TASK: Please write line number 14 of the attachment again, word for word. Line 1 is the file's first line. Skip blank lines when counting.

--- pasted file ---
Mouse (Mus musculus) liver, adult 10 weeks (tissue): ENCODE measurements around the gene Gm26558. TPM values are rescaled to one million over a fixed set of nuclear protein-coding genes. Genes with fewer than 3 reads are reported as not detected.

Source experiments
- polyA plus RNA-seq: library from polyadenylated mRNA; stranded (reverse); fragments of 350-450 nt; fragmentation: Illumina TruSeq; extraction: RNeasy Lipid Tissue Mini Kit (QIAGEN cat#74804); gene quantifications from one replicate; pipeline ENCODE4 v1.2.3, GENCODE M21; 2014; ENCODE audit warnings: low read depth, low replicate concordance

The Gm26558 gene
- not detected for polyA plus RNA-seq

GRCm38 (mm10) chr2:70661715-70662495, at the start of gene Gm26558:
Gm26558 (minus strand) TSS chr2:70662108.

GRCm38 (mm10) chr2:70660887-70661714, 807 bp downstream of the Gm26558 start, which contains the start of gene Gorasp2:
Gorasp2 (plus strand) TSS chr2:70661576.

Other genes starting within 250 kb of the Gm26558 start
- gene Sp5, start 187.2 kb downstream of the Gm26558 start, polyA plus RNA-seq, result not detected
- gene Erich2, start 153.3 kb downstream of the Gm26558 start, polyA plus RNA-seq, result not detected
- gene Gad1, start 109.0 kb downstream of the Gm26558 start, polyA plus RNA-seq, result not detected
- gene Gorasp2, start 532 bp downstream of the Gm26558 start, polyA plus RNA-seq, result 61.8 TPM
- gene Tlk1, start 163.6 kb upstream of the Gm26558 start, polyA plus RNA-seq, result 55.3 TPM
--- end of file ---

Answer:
- gene Gorasp2, start 532 bp downstream of the Gm26558 start, polyA plus RNA-seq, result 61.8 TPM